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An excerpt from www.HouseOfNames.com archives copyright 2000 - 2016


The ancestors of the Hilt surname lived among the ancient Anglo-Saxon culture. The name comes from when they lived in the village of Ayott in the county of Hertfordshire. The surname Hilt can be translated as at the high-gate, a gate that led into a protected enclosure.

Hilt Early Origins



The surname Hilt was first found in Hertfordshire at Ayot(t), of which there are two villages: Ayot(t) St. Lawrence, a parish, in the union of Welwyn, hundred of Broadwater; and Ayot(t) St. Peter, a parish, in the union of Welwyn, hundred of Broadwater. The Ayot(t) St. Lawrence "parish during the heptarchy, formed part of the possessions of the last of the Saxon monarchs; and a spot in the immediate vicinity, still called Dane End, commemorates a signal defeat of the Danes by King Ethelwulph." [1]CITATION[CLOSE]
Lewis, Samuel, A Topographical Dictionary of England. Institute of Historical Research, 1848, Print.
Collectively the place names were listed in the Domesday Book of 1086 as Aiete. [2]CITATION[CLOSE]
Williams, Dr Ann. And G.H. Martin, Eds., Domesday Book A Complete Translation. London: Penguin, 1992. Print. (ISBN 0-141-00523-8)

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Hilt Spelling Variations


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Hilt Spelling Variations



Before English spelling was standardized a few hundred years ago, spelling variations of names were a common occurrence. Elements of Latin, French and other languages became incorporated into English through the Middle Ages, and name spellings changed even among the literate. The variations of the surname Hilt include Hyatt, Huyet, Hyett, Hyat, Hyet, Hytte and others.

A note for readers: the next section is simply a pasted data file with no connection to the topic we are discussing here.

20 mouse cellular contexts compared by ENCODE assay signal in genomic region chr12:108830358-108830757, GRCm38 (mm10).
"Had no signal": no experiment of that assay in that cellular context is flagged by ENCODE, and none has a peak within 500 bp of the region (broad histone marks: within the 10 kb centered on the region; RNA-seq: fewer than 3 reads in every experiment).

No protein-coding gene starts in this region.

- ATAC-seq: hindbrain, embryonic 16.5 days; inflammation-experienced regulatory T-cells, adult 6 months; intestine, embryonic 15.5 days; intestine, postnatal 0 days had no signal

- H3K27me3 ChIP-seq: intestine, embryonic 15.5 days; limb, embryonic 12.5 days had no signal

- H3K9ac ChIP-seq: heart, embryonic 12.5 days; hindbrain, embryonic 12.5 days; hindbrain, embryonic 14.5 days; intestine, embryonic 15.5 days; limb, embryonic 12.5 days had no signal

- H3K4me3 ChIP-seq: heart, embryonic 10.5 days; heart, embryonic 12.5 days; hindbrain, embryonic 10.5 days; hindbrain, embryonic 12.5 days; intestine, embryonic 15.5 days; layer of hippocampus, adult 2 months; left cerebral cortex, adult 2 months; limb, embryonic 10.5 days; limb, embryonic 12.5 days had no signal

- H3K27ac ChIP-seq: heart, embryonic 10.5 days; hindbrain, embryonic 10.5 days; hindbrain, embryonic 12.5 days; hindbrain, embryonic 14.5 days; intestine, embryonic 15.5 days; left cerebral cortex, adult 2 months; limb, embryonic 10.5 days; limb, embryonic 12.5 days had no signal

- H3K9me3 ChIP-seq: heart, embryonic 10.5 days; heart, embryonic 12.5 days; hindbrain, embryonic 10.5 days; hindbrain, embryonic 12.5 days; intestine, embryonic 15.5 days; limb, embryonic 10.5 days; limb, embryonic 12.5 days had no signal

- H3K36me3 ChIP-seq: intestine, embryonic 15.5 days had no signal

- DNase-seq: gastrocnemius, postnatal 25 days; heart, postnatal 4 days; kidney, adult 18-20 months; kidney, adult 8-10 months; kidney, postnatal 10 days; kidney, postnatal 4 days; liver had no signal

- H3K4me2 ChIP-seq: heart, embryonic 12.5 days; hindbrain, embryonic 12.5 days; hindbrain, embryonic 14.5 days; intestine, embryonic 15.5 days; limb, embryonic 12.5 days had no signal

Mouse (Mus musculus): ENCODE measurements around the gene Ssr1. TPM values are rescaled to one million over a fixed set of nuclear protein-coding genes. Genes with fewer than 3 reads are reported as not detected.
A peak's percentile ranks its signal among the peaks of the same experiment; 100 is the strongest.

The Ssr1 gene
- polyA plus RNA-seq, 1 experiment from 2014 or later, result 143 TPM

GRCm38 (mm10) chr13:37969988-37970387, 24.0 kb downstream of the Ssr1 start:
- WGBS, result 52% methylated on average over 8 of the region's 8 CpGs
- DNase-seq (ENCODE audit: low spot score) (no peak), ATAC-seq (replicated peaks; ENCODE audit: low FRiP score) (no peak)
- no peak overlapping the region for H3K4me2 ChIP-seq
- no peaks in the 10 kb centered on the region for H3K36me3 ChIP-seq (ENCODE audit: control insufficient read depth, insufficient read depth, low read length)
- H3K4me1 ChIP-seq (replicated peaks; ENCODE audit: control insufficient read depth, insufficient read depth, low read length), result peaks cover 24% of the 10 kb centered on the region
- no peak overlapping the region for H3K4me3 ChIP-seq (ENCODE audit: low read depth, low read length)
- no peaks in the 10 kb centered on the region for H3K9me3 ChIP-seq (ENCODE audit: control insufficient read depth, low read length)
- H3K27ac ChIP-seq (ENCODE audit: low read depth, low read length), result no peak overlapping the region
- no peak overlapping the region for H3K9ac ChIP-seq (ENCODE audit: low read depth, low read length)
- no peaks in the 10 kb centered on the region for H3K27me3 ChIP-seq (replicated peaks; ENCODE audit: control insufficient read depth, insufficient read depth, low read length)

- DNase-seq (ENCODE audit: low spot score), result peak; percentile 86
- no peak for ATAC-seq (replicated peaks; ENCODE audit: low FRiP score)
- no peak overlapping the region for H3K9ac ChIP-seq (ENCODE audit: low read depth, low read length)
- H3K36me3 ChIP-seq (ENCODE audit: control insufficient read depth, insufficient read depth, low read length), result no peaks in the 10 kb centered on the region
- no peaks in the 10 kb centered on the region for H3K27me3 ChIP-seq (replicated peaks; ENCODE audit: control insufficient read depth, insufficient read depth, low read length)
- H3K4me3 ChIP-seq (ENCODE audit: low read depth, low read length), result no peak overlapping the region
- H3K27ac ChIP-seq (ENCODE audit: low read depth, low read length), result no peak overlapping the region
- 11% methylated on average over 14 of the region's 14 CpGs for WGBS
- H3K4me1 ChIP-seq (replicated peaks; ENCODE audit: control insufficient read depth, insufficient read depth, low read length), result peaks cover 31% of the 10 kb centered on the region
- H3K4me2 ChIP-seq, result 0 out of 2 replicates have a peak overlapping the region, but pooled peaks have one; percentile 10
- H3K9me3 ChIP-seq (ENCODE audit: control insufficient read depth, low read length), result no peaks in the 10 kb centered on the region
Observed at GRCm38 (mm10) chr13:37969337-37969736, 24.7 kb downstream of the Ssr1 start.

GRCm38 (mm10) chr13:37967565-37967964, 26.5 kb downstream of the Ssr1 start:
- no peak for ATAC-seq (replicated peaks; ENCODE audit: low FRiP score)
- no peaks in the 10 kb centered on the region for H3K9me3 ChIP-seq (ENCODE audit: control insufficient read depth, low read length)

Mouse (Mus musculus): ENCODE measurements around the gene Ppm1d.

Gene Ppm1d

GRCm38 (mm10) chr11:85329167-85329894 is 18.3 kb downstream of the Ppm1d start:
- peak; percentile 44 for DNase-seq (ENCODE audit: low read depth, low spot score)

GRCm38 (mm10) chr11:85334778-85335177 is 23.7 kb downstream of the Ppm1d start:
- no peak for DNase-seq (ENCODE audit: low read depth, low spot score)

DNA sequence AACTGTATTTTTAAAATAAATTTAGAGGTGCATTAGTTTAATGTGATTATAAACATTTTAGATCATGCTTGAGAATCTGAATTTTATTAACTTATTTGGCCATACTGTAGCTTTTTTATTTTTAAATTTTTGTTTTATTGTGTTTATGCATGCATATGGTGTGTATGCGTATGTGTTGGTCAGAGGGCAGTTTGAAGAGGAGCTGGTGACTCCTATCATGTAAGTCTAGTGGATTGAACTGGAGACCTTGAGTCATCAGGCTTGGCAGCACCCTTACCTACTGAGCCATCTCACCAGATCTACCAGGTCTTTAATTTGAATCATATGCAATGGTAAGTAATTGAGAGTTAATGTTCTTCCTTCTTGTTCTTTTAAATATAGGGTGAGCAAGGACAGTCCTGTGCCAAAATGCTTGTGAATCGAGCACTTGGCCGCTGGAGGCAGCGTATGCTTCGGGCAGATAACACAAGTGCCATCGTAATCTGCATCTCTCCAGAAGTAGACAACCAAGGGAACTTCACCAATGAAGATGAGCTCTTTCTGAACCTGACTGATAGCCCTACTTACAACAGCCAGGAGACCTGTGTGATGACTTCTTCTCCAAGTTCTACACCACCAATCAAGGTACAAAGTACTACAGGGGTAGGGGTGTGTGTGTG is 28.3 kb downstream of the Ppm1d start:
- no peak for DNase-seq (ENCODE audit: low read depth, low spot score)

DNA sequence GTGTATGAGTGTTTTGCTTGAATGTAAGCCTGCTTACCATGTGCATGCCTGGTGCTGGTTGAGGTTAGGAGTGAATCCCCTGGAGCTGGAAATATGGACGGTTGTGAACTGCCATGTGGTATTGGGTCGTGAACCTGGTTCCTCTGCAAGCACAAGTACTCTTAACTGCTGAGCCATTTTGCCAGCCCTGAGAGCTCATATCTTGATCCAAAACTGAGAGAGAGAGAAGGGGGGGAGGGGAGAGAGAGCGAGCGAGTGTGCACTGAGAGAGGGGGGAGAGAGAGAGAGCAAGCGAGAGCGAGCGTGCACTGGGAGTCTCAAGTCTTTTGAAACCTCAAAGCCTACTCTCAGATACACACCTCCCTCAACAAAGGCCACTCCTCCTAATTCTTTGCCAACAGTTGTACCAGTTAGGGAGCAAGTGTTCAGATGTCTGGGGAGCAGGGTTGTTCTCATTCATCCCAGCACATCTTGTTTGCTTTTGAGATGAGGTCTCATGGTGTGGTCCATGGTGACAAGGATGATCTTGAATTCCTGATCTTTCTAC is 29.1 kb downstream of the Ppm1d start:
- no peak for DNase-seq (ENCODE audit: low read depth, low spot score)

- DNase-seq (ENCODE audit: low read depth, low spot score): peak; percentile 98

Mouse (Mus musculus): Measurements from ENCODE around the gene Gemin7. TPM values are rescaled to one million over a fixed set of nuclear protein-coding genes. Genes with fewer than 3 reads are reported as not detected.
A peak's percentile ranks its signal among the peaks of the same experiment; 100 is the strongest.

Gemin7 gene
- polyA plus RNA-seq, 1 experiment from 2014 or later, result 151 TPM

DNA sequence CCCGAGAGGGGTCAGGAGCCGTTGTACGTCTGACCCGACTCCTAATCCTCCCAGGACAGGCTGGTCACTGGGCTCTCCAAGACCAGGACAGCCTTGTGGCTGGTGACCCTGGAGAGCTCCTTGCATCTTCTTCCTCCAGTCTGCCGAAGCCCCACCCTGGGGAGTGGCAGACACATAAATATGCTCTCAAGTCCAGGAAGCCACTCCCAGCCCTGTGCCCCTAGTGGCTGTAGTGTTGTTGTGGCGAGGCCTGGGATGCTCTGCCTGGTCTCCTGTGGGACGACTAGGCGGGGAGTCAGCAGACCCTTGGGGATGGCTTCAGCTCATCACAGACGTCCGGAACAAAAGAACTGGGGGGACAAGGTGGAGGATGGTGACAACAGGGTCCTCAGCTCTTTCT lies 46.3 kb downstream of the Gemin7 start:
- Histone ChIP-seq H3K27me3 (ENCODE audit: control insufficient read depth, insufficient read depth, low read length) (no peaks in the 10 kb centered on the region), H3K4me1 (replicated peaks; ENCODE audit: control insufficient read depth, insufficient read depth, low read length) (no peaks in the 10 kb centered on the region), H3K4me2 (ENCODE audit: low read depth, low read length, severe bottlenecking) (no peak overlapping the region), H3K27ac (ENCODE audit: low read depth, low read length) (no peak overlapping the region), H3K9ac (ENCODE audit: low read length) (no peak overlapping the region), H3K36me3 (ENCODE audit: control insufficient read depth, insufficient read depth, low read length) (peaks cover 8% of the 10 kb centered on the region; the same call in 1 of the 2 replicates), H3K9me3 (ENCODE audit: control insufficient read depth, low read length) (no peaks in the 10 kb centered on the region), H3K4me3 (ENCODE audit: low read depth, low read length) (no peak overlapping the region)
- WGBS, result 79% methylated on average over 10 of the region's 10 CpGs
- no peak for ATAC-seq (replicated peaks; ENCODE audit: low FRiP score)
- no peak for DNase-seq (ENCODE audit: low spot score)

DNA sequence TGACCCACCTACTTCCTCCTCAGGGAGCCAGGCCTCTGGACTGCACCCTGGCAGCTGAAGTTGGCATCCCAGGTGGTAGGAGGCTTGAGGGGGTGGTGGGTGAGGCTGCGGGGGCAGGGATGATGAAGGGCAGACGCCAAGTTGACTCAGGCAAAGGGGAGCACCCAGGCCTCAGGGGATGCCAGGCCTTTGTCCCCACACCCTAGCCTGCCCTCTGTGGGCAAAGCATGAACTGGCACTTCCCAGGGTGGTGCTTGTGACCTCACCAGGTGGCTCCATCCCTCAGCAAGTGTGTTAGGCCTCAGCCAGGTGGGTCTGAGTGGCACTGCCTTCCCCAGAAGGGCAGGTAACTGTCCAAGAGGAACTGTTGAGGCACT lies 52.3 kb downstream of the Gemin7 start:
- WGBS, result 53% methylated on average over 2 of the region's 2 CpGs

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Hilt Early History


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Hilt Early History



This web page shows only a small excerpt of our Hilt research. Another 151 words (11 lines of text) covering the years 1601, 1618, 1698, 1628, 1658, 1681, 1677, 1738, 1722, 1727, 1730, 1859 and 1943 are included under the topic Early Hilt History in all our PDF Extended History products and printed products wherever possible.

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Hilt Early Notables (pre 1700)


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Hilt Early Notables (pre 1700)



Distinguished members of the family include Walter Hoyt (Haite, Hayte, Hoit, Haight) (1618-1698) from West Hatch, Somerset, he came to America in 1628 and became a founding settler of Norwalk, Connecticut and later served in the General Court of the Connecticut Colony between 1658 and 1681. Charles Hyett ( c. 1677-1738), of...

Another 61 words (4 lines of text) are included under the topic Early Hilt Notables in all our PDF Extended History products and printed products wherever possible.

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Hilt In Ireland


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Hilt In Ireland



Some of the Hilt family moved to Ireland, but this topic is not covered in this excerpt. Another 78 words (6 lines of text) about their life in Ireland is included in all our PDF Extended History products and printed products wherever possible.

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The Great Migration


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The Great Migration



A great wave of immigration to the New World was the result of the enormous political and religious disarray that struck England at that time. Families left for the New World in extremely large numbers. The long journey was the end of many immigrants and many more arrived sick and starving. Still, those who made it were rewarded with an opportunity far greater than they had known at home in England. These emigrant families went on to make significant contributions to these emerging colonies in which they settled. Some of the first North American settlers carried this name or one of its variants: